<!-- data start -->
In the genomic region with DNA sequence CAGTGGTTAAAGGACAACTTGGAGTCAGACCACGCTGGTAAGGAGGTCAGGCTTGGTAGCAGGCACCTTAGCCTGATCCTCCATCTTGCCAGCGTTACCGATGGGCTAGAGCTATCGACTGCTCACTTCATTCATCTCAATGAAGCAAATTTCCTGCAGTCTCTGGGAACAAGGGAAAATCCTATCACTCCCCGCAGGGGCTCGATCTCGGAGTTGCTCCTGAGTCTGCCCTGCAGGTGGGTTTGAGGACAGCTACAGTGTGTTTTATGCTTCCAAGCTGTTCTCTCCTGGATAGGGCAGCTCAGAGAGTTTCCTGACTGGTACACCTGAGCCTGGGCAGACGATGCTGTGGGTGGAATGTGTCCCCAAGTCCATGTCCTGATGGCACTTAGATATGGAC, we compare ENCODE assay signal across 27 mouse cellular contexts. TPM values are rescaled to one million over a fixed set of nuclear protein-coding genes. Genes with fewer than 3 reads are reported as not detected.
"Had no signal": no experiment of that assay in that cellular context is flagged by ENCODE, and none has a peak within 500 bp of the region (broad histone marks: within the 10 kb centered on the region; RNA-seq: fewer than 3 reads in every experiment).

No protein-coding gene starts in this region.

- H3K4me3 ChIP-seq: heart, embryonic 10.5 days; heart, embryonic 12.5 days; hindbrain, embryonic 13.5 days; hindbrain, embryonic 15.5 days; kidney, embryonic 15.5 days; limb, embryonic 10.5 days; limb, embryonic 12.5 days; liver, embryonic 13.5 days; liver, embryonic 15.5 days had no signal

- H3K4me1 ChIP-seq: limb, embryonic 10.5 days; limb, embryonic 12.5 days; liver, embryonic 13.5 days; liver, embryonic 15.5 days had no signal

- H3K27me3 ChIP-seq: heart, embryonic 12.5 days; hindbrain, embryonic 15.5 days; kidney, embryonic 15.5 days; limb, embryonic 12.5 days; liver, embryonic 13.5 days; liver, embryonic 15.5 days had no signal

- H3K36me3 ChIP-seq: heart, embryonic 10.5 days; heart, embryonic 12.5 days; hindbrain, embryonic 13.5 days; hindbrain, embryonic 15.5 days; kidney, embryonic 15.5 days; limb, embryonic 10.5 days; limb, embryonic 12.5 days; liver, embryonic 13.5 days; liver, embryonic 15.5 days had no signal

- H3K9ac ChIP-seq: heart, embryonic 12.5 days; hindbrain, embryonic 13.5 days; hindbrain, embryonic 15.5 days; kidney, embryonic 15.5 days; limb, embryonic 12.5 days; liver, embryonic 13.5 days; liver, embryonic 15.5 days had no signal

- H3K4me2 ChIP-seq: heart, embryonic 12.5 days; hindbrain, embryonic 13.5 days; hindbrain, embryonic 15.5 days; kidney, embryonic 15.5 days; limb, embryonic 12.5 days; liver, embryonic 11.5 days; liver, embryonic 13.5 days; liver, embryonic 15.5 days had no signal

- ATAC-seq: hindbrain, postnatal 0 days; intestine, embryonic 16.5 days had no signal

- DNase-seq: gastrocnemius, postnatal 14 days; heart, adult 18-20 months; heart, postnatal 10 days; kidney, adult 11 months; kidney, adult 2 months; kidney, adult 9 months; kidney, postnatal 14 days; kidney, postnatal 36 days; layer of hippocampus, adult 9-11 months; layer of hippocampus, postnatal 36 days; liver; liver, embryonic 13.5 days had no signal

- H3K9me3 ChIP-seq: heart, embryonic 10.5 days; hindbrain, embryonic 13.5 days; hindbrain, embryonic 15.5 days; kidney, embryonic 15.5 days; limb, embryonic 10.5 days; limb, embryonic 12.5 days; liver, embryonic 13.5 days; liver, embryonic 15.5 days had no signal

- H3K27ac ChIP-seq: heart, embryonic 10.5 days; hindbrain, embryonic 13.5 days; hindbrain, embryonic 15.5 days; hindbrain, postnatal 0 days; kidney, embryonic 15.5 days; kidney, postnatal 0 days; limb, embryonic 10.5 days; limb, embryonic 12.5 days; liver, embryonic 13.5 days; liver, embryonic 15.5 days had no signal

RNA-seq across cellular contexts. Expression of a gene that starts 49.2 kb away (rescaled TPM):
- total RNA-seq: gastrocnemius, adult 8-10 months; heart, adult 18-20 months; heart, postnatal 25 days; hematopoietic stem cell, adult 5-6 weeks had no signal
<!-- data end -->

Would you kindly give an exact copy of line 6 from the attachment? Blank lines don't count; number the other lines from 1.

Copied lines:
- H3K27me3 ChIP-seq: heart, embryonic 12.5 days; hindbrain, embryonic 15.5 days; kidney, embryonic 15.5 days; limb, embryonic 12.5 days; liver, embryonic 13.5 days; liver, embryonic 15.5 days had no signal